Some 18,000 nurses in Northern California are planning a two-day strike starting Nov. 11, partly over equipment and training standards for the Ebola virus.
The walkout would affect 21 hospitals and 65 clinics owned by Kaiser Permanente, based in Oakland, California, said Charles Idelson, a spokesman for National Nurses United. The union’s contract with nonprofit Kaiser expired in August and was extended until October, he said.
The union said in a Nov. 6 statement that Kaiser “continued to stonewall on dozens of proposals to improve patient care standards, as well as refusing to address the concern of Kaiser RNs about Ebola safety protocols and protective equipment, refusing to even answer questions by the RNs.”
Kaiser hospitals have contingency plans in place and will operate with normal business hours and services, while elective procedures and non-urgent appointments will be rescheduled, John Nelson, a spokesman, said today in an e-mailed statement.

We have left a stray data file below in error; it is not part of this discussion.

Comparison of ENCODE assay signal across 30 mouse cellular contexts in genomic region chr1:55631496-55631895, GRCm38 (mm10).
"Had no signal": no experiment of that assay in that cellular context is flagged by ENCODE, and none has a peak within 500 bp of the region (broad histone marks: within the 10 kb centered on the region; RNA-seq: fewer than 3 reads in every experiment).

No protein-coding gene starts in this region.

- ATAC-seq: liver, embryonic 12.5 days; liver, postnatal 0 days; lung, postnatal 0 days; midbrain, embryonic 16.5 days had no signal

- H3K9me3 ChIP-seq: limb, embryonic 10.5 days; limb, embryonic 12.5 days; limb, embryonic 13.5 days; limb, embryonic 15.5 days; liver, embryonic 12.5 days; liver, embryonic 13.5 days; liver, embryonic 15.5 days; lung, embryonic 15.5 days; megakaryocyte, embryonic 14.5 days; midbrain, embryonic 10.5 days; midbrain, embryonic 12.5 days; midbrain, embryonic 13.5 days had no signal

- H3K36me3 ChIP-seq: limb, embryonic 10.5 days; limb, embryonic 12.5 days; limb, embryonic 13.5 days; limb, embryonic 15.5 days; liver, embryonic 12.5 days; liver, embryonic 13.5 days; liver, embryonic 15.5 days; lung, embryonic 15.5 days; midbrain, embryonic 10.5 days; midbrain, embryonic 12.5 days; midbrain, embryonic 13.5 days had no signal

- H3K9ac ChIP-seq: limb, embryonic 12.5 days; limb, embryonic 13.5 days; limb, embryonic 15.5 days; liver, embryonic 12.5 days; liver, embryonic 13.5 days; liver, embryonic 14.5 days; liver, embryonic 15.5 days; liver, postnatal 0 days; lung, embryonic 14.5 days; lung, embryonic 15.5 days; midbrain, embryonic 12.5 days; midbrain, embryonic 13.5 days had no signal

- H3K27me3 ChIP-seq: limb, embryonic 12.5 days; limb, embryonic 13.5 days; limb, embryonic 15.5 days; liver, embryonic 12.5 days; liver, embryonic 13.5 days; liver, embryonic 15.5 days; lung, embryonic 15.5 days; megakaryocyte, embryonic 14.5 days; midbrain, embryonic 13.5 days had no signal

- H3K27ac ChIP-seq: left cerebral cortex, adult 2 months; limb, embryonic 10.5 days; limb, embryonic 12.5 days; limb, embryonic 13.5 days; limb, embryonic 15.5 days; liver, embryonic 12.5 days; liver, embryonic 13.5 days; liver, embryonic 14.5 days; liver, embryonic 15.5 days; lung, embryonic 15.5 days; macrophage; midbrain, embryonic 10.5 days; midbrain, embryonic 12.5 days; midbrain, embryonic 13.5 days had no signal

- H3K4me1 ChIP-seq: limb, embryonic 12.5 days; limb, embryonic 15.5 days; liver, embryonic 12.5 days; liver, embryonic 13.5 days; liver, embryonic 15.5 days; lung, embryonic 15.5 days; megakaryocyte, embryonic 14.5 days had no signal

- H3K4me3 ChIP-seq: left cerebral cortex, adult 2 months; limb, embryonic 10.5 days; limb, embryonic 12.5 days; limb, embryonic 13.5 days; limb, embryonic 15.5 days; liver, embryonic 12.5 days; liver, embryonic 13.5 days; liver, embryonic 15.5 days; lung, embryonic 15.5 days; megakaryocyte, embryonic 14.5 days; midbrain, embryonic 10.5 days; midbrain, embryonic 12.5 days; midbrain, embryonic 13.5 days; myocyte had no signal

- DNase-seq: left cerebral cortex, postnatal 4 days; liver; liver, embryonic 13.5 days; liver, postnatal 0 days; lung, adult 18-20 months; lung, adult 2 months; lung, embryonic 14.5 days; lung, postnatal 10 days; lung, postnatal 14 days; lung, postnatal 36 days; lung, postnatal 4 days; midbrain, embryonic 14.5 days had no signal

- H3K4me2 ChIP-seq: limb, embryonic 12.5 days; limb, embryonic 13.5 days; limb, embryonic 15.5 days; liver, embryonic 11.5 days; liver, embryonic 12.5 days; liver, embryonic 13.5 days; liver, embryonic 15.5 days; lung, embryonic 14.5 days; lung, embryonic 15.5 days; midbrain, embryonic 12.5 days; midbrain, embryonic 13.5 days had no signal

He disputed the idea that health workers aren’t being trained to deal with Ebola.
“We are training our staff on how to use the right protective gear, to make sure they know how to use it,” Nelson said in the statement. “We have repeatedly asked union leadership to work with us on our Ebola strategy. They have refused. Instead, they continue to hold press conferences claiming hospitals are unprepared for Ebola.”
The dispute comes after two nurses in Dallas were infected last month while caring for Thomas Eric Duncan, the first man to die of the virus in the U.S. Both have since been declared free of the virus. After the nurses became infected, the Centers for Disease Control and Prevention released updated guidelines for health workers, such as details about the coverings they should wear while treating Ebola patients.
Other strikes are planned for next week: 800 nurses at two non-Kaiser Northern California hospitals on Nov. 11 and another affecting 400 nurses in Washington the next day, Idelson of the nurses union said.
The union also plans to hold a “day of actions” on Nov. 12 in at least 16 U.S. states and Washington, to highlight better training and protection equipment to aid in the caring of patients with the Ebola virus.